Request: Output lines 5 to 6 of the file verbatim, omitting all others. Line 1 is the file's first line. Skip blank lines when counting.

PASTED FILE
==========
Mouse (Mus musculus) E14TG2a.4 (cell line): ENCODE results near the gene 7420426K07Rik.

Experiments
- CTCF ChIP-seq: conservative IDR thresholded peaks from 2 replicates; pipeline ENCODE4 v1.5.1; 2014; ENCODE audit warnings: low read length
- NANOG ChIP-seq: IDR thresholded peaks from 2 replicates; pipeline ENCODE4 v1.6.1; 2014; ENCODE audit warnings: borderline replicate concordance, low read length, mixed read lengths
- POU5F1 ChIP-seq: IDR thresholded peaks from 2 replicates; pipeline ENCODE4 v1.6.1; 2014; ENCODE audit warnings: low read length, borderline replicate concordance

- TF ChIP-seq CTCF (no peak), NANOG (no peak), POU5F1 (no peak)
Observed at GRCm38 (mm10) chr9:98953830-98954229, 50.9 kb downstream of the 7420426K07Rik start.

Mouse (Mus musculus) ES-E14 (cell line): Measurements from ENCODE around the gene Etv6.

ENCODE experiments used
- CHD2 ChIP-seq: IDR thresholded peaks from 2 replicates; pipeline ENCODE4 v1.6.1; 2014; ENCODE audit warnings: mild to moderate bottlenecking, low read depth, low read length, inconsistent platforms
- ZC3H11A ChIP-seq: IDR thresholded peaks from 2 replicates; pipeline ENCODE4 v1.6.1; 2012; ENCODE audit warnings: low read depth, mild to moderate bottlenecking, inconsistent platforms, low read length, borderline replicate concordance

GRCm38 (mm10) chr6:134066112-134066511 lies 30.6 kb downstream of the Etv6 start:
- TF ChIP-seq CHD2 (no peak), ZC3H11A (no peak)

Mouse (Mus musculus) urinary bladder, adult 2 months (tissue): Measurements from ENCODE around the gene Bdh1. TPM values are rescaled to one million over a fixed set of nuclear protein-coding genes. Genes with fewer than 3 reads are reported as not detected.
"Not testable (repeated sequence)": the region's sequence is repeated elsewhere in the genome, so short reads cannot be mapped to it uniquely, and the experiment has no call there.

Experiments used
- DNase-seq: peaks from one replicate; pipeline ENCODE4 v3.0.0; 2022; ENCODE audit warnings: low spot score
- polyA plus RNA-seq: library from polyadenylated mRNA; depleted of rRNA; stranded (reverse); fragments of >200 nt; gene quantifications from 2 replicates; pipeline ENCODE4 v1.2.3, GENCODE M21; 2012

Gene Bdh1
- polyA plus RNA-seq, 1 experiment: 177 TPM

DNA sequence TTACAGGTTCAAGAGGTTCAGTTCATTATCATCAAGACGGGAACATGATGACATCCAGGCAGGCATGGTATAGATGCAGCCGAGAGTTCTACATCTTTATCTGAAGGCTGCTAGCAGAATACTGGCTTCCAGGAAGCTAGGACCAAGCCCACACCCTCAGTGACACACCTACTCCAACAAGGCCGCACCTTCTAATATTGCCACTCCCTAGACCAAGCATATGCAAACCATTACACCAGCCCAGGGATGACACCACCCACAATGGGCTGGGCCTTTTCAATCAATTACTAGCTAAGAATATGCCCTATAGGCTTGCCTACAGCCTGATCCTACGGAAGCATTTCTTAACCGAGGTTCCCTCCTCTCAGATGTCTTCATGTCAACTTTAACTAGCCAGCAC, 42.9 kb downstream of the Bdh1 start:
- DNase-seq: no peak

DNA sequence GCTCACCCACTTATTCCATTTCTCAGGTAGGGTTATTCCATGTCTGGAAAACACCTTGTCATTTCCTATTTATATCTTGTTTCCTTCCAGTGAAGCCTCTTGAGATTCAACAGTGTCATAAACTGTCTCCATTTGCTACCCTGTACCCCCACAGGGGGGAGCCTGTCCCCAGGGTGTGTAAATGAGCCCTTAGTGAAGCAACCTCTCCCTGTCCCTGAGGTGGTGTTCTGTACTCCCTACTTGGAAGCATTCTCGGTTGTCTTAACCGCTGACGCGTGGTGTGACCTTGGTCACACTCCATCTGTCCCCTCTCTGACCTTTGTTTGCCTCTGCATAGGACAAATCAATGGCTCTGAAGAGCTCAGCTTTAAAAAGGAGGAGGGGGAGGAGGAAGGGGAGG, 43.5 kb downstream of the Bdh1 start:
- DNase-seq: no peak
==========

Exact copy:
- POU5F1 ChIP-seq: IDR thresholded peaks from 2 replicates; pipeline ENCODE4 v1.6.1; 2014; ENCODE audit warnings: low read length, borderline replicate concordance

- TF ChIP-seq CTCF (no peak), NANOG (no peak), POU5F1 (no peak)